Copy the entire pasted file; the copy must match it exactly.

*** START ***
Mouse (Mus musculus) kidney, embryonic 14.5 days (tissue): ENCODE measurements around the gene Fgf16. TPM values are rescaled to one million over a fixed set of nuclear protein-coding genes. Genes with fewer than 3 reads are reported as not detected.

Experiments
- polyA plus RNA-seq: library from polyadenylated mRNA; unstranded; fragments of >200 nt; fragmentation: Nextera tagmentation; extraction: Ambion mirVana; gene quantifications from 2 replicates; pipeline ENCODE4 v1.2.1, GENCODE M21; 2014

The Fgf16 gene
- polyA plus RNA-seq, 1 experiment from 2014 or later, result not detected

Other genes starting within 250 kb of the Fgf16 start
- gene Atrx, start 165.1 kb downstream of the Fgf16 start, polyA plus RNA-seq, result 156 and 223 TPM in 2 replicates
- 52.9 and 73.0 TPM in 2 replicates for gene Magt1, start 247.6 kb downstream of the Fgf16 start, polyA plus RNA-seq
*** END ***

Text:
Mouse (Mus musculus) kidney, embryonic 14.5 days (tissue): ENCODE measurements around the gene Fgf16. TPM values are rescaled to one million over a fixed set of nuclear protein-coding genes. Genes with fewer than 3 reads are reported as not detected.

Experiments
- polyA plus RNA-seq: library from polyadenylated mRNA; unstranded; fragments of >200 nt; fragmentation: Nextera tagmentation; extraction: Ambion mirVana; gene quantifications from 2 replicates; pipeline ENCODE4 v1.2.1, GENCODE M21; 2014

The Fgf16 gene
- polyA plus RNA-seq, 1 experiment from 2014 or later, result not detected

Other genes starting within 250 kb of the Fgf16 start
- gene Atrx, start 165.1 kb downstream of the Fgf16 start, polyA plus RNA-seq, result 156 and 223 TPM in 2 replicates
- 52.9 and 73.0 TPM in 2 replicates for gene Magt1, start 247.6 kb downstream of the Fgf16 start, polyA plus RNA-seq